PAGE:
The first console manufactured by Sega. The Sega SG-1000 is the direct predecessor of the SG-1000 Mark II and, especially, of the SG-1000 Mark III, also known in Western countries as Sega Master System.
* CPU: NEC 780C (Zilog Z80 clone) 3.546893 MHz [PAL] or 3.579545 MHz [NTSC]
* Co-Processor: Texas Instruments TMS9918 VDP
* RAM: 2 KB
* VRAM: 16 KB
* ROM: None?
* Graphic Modes: 256x192
* Colors: 16 on screen
* Sound: Texas Instruments SN76489 DCSG, 4 channel mono (3 tone channels, 1 white noise channel)
* I/O Ports: Cartridge, Composite Video out, Parallel port, 2 Controller ports
* Controllers: 8-way joystick, 2 buttons
* Peripherals: Unknown
* Media: Cartridge
MESS requires a cart dump (in .sg or .bin format) in the ''cartridge'' (''cart'') device to run sg1000 emulation. You can launch emulation using, at command line
mess sg1000 -cart "C:\pathtogame\gamename.sg" Controls
The console features a "Pause" button on the unit itself.
SG-1000 games are controlled through a 8-way joystick and two buttons. The game "TV Oekaki" allows to use a tablet to draw pictures which are displayed on the screen.
History and Trivia
The SG-1000, which stands for Sega Game 1000, is a cartridge-based video game console manufactured by Sega. This system marked Sega's entry into the home video game hardware business, which they would continue to be in until the end of the Dreamcast in 2001. While the system was not very popular, it was the basis for the more successful Sega Master System.
It was test marketed in Japan in 1981 and first released to the Japanese market in July 1983, in direct competition with Nintendo Famicom. Sega's arcade background meant that a number of arcade games were converted to the system, most of which were very well done. The graphics and sound may seem primitive today, but it was cutting edge technology back then and the games are still quite playable even now.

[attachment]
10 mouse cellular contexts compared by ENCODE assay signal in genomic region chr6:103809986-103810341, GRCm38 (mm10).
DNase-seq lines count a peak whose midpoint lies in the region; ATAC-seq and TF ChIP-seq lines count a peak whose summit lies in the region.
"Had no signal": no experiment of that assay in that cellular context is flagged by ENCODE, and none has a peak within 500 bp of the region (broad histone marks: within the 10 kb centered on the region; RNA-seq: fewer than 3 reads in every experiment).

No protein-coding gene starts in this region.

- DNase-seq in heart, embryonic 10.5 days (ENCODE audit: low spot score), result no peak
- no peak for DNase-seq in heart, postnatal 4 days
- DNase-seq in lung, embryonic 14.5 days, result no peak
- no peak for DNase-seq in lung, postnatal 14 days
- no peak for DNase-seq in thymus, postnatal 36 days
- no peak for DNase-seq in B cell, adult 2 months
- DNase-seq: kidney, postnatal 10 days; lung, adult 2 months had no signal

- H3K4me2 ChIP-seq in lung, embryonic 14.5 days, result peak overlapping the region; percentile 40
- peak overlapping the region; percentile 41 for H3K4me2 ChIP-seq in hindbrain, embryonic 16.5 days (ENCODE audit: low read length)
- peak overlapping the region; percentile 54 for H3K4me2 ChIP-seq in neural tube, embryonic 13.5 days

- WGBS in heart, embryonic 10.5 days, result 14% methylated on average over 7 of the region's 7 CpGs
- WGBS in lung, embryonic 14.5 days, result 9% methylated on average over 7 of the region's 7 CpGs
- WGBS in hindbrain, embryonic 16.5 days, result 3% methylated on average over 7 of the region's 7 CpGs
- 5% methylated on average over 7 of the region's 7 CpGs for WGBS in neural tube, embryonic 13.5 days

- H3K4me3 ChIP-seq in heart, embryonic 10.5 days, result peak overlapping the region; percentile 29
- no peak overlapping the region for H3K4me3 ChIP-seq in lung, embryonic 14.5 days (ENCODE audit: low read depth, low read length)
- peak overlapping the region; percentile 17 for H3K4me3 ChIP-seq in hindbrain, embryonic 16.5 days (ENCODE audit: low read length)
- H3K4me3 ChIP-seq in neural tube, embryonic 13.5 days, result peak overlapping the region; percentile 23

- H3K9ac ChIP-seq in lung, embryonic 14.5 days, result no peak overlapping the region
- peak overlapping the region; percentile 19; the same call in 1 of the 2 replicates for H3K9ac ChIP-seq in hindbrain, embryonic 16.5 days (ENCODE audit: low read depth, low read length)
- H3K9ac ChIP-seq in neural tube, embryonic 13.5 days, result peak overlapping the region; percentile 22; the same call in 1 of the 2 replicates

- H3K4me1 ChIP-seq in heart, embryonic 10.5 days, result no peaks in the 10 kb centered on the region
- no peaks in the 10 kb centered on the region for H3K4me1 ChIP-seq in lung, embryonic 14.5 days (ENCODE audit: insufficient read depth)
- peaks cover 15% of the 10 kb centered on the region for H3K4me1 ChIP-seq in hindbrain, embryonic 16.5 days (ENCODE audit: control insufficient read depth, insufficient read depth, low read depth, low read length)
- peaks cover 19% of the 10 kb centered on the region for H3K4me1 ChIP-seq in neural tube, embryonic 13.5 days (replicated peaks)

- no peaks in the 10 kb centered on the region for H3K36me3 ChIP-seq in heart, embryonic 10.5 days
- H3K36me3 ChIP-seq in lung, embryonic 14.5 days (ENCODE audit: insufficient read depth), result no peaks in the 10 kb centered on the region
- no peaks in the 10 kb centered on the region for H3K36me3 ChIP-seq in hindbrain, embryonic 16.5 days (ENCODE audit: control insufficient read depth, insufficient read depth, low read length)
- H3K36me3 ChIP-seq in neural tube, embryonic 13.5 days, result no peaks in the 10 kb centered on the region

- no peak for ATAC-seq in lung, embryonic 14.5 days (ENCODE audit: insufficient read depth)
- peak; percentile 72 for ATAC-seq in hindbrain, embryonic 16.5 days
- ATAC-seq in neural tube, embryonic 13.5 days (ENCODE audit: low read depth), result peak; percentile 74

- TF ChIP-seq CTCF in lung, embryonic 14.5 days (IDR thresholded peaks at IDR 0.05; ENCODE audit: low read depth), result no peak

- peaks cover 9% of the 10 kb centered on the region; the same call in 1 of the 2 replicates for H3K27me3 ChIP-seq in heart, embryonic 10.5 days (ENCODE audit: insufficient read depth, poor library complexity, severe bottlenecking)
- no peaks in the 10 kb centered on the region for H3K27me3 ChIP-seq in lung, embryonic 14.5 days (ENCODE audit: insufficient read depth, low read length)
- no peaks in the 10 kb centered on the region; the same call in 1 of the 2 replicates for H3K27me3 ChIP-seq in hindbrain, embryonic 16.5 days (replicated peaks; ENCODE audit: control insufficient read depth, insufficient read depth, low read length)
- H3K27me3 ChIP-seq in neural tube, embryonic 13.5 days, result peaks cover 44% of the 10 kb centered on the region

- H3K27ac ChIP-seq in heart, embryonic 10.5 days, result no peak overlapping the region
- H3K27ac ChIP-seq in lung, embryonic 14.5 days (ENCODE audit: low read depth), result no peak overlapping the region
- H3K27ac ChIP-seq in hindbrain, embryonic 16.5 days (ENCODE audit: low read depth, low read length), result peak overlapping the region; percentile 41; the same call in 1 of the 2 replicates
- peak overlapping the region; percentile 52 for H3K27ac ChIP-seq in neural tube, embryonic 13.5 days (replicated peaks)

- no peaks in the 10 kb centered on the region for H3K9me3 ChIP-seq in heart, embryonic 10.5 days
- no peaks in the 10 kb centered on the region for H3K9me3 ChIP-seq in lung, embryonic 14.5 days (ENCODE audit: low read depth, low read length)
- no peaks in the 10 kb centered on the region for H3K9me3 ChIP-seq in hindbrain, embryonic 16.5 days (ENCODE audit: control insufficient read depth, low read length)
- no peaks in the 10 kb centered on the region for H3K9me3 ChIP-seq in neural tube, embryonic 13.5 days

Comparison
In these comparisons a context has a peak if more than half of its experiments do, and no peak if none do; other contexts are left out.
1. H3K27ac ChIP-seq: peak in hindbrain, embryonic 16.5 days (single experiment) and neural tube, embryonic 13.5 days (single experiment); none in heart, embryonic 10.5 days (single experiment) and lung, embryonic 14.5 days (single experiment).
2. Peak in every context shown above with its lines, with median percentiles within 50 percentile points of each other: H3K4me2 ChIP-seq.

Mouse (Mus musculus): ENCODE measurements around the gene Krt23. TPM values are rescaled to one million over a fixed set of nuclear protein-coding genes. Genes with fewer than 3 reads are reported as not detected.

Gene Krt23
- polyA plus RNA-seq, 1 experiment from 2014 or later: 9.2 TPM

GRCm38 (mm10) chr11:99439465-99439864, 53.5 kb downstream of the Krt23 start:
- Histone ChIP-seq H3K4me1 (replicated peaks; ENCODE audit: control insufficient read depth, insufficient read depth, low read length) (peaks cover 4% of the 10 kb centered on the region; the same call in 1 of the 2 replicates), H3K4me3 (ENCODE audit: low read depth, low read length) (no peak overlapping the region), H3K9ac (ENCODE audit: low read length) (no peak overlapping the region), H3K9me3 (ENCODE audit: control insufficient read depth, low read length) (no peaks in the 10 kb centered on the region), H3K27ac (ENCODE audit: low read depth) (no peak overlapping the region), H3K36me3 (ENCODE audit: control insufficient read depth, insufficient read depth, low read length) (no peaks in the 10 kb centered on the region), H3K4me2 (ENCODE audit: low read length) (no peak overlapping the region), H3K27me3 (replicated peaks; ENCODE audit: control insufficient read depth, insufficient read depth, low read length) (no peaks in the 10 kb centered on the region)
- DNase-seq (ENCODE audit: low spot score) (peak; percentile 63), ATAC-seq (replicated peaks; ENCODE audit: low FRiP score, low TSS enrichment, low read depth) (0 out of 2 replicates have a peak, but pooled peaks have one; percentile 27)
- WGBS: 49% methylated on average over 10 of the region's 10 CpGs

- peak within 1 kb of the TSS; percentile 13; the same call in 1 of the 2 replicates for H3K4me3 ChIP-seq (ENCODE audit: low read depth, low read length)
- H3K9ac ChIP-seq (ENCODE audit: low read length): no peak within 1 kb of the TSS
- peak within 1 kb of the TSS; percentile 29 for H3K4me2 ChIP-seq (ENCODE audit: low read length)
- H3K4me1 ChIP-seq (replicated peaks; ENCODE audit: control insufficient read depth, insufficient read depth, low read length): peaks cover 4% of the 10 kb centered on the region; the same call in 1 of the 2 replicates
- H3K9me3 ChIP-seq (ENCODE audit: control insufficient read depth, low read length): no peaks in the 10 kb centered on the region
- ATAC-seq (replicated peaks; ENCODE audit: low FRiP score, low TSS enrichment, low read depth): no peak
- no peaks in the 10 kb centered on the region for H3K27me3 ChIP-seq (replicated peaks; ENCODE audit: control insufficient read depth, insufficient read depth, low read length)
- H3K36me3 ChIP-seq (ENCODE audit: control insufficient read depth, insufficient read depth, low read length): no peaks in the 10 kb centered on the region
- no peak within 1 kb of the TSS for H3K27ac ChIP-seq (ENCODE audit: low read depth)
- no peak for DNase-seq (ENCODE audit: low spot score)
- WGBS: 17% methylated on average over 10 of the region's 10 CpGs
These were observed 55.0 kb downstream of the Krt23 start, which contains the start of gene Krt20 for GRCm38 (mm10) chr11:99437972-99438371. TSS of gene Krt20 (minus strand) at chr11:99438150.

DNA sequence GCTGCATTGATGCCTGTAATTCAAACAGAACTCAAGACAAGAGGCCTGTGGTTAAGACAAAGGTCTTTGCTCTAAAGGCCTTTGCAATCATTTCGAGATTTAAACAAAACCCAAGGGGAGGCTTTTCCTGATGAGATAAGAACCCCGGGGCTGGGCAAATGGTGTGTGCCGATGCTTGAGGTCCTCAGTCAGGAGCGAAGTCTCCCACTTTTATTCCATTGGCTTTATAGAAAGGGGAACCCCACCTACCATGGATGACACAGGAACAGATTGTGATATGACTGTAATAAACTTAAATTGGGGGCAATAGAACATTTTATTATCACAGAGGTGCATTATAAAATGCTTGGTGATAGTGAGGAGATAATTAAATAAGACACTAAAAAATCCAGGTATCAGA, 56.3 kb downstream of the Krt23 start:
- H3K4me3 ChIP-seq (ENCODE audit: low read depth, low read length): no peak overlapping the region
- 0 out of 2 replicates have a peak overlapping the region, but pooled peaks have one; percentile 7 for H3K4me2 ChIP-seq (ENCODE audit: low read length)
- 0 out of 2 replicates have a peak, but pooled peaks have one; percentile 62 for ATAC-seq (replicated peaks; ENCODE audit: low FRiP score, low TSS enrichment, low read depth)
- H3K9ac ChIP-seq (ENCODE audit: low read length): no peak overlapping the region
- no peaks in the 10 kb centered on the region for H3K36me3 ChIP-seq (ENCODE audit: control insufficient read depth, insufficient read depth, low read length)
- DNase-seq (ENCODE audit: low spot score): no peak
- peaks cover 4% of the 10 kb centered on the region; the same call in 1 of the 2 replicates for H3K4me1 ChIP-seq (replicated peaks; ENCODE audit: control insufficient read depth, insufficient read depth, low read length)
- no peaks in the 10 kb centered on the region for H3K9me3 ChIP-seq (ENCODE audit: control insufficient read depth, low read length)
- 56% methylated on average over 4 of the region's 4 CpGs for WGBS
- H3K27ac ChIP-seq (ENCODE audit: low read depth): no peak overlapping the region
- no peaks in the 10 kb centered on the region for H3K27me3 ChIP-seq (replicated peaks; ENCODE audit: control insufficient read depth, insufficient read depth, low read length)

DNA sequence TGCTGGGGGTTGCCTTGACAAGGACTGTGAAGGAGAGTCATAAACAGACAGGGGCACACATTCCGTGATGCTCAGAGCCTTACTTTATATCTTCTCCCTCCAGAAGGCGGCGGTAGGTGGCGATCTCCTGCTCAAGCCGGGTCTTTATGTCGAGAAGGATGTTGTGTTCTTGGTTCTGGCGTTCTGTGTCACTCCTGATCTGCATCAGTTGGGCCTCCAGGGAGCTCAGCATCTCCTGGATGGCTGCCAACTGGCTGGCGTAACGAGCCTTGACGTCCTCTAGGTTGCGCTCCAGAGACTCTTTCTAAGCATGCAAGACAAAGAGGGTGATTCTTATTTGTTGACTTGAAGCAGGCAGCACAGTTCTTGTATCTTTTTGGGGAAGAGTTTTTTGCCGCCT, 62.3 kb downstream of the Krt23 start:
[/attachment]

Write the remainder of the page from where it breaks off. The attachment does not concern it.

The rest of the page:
While Sega marketed the console in Asia, Grandstand Leisure took care of overseas sales. The console was available in a number of countries such as New Zealand and Taiwan, where it was quite popular, Italy, Spain, and South Africa, but for some reason it was never released in North America.
Some clones were also available: Tsukada Original manufactured Othello Multivision, and also produced a few original games for this system, while Bit Corp produced Dina 2-in-1, a clone brought to North America by a company called Telegames. Telegames called its clone the Telegames Personal Arcade and mainly advertised it as a ColecoVision clone, but it was able to play SG-1000 games as well.
It is remarkable SG-1000's wide availability on Taiwan's secondary market: this console is highly significant in Taiwan as one of its first and best-remembered consoles, where it was manufactured and sold (very briskly) under license. This was striking in that in the same time period from 1981 to 1986, Famicom games were widely pirated as standalone and multi-carts (replete with rudimentary switch banks to select the active ROM), as well as no less than three different pirated versions of the Atari 2600 with boastful monikers characteristic of the times ('Adventurer', 'Delight', 'Steadfast Creator').
Taiwan, among a few countries, also received a Mark IV version of the console - very likely a modified Sega Master System II - and the 'Mark' naming convention was further extended to the Mega Drive/Genesis (which became 'Mark V').
The SG-1000 was followed by the SG-1000 Mark II, which was released in 1984.
(info from old-computers.com & Wikipedia)
* Wikipedia page -- http://en.wikipedia.org/wiki/Sega SG-1000
* SG-1000 at old-computers.com -- http://old-computers.com/museum/computer.asp?c=1257
* MEKA -- http://www.smspower.org/meka/